Jury sent home in Dublin murder trial

The jury are deliberating in the trial of a Dublin man accused of a double murder in the city.

Gary Howard (aged 24) of Emerald Street in the inner city has pleaded not guilty to murdering Patrick Mooney (aged 58) and Brendan Molyneux (aged 46) on January 10, 2010.

The men, who were family friends, were found shot dead that Sunday evening in Mr Mooney’s flat at Pearse House, Hanover Street, Dublin.

Mr Howard was arrested that night and detained at Kevin Street garda station for five days.

The jury of six women and five men, who have been deliberating for an hour, asked the judge to go home for the evening.

They will resume their deliberations tomorrow morning, presided over by Mr Justice Paul Carney.

Mr Justice Carney told the jury there were two verdicts they could bring in – "guilty" or "not guilty".

He said that both the prosecution and defence are in agreement that “it is murder or nothing” and the issue of manslaughter does not arise.

The trial heard that Mr Howard initially denied having carried out the killings but then admitted to them.

He then attempted suicide and retracted his admissions, before making them again and retracting a final time.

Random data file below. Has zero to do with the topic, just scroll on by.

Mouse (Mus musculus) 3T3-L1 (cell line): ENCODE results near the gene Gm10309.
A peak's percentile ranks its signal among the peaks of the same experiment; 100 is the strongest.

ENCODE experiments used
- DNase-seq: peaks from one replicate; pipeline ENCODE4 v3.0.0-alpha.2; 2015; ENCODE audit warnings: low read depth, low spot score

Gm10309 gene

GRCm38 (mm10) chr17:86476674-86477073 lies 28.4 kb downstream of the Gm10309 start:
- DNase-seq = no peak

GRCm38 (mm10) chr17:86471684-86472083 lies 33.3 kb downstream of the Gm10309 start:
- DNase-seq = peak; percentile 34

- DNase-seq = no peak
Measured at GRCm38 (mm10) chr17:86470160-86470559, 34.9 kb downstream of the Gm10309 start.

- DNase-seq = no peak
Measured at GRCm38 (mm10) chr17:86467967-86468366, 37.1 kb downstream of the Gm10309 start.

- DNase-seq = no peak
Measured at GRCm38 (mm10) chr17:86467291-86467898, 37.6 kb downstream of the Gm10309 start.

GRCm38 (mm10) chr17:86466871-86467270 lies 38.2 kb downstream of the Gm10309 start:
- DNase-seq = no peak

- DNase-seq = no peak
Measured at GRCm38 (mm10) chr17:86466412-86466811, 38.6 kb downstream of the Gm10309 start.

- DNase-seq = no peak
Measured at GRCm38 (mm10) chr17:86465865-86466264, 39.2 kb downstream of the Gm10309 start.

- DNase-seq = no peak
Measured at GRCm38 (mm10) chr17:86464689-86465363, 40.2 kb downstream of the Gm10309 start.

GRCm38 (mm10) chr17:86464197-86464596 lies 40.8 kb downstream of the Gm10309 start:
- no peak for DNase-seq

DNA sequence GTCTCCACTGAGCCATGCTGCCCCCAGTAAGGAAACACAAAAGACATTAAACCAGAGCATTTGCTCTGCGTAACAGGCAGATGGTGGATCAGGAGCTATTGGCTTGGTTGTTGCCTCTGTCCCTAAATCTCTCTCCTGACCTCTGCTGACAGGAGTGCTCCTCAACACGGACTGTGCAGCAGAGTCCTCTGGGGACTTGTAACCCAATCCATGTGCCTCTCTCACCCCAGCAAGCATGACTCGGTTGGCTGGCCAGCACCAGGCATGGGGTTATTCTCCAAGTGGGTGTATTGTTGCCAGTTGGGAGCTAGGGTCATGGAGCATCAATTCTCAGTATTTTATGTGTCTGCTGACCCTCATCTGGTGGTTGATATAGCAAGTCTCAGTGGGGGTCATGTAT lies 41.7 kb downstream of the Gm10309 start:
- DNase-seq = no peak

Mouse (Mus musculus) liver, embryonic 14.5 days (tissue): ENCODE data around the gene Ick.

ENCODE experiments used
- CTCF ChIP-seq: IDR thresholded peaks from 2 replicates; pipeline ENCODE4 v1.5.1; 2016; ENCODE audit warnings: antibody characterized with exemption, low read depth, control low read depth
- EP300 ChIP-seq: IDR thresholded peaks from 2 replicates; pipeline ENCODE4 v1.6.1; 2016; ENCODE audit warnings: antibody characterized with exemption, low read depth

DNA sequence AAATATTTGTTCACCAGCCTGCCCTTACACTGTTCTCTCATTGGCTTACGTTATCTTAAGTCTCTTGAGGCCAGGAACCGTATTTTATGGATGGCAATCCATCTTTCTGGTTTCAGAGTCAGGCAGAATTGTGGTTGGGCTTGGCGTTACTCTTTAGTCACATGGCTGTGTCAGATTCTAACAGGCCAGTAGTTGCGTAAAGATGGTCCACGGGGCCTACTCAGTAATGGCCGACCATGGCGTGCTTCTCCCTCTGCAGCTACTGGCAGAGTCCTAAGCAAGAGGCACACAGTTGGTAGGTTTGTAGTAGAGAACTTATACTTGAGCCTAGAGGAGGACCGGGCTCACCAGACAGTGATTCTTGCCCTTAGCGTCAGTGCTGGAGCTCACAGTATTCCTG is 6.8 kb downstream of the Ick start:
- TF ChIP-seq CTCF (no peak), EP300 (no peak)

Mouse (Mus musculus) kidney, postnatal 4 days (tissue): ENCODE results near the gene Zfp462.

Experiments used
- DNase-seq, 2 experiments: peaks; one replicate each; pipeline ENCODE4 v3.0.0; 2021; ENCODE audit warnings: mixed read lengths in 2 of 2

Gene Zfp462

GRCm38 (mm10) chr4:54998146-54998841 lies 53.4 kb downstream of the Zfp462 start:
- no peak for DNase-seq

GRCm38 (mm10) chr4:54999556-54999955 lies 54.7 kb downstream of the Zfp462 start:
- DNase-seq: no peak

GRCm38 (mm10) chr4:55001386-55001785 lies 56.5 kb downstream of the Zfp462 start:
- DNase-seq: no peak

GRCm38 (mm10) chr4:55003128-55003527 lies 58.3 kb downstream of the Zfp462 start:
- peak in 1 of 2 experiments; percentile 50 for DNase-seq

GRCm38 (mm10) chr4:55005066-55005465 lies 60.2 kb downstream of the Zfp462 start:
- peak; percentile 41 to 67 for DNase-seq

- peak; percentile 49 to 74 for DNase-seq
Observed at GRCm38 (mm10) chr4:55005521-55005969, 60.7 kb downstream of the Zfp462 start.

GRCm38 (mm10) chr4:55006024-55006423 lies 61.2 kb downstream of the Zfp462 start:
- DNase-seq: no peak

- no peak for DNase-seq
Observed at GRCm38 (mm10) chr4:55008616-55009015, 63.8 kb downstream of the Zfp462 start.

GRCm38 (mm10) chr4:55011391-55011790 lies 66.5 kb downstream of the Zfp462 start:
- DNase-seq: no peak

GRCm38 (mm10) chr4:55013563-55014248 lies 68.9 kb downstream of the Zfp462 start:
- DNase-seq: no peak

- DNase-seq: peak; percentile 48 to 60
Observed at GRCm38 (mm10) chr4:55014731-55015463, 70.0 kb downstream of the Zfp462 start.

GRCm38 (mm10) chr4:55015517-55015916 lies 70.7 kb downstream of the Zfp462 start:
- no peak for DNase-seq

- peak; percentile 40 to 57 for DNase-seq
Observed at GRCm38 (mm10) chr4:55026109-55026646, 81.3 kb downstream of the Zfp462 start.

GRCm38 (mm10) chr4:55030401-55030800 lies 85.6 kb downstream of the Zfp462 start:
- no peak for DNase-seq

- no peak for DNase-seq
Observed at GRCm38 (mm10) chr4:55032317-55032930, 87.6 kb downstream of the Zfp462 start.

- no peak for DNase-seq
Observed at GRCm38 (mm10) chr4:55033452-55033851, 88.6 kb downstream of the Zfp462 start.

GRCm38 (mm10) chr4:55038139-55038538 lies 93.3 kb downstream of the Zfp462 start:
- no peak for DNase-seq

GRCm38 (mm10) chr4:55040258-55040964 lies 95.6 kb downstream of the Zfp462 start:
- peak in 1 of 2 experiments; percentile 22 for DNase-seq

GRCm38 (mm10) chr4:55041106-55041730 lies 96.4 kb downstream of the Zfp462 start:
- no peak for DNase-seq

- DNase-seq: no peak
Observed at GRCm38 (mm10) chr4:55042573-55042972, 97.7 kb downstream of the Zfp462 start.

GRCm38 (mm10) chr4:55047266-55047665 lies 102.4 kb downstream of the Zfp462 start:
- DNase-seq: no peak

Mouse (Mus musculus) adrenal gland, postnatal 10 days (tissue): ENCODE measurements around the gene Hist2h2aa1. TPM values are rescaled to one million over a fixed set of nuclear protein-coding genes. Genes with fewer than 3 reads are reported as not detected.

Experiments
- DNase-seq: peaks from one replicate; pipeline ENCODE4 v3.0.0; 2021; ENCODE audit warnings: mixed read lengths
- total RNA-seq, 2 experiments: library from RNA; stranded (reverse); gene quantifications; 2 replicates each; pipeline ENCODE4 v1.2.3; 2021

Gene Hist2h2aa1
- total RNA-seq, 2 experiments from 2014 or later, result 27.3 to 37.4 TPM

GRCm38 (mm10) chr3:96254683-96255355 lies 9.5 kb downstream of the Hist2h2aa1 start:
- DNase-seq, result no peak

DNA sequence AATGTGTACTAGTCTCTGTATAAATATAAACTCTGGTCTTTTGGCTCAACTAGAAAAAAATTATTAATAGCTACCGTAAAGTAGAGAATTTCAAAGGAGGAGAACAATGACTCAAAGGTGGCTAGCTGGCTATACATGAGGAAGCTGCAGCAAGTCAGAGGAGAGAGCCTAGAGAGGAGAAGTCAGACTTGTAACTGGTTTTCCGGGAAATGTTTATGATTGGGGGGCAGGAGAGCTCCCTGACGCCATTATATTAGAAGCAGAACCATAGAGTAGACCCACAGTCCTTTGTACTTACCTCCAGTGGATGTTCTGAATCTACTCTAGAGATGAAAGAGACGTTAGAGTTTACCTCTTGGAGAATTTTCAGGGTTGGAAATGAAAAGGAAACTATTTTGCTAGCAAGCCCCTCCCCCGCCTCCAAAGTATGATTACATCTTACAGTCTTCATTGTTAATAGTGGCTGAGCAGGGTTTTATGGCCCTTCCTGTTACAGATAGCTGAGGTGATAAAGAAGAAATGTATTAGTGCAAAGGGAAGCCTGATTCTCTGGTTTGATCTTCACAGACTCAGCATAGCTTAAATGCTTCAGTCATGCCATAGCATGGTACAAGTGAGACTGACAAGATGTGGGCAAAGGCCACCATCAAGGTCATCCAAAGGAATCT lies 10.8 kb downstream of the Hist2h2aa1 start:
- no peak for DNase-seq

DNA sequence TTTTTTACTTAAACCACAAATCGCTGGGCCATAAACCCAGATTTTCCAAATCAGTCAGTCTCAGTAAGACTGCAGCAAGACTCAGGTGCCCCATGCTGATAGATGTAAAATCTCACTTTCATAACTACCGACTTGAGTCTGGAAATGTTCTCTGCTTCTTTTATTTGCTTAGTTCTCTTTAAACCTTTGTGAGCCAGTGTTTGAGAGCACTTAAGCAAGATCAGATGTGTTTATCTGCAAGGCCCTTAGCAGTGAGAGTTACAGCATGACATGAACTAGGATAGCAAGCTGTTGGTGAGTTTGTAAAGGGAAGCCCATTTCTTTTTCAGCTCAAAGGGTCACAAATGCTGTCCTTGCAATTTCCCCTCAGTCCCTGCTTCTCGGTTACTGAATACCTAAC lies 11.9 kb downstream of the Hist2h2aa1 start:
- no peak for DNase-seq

The jury had earlier heard that no firearms residue was found on the accused; however residue was found on both his uncle and father, who were at the scene.

The trial heard that Mr Howard later told gardaí that his confession had been "all lies” and that he had said what gardaí wanted him to say.

Mr Justice Carney told the jury that duress is not capable of amounting to a defence under our law in relation to murder.

He said the prosecution relies on the confession made by the accused in the garda station but told the jury they must have regard to how it came about.

The judge told them if they were satisfied as to the truth of the confession then they were “free to act upon it”.

Mr Sean Gillian SC defending told the jury in his closing speech that Mr Howard had left Pearse House before the killing took place.

He said there was a gap in times between CCTV footage shown during the trial and the speaking clock.

“Gary Howard makes his getaway on a bicycle approximately four minutes before anyone is dead, ” said Mr Gillane.

“I suggest to you he is the first person make a getaway on a bicycle before a crime was committed”, he said.

“You are the one chance I have to present Mr Howard’s position and he only gets one chance to do it,” he added.

The trial continues.

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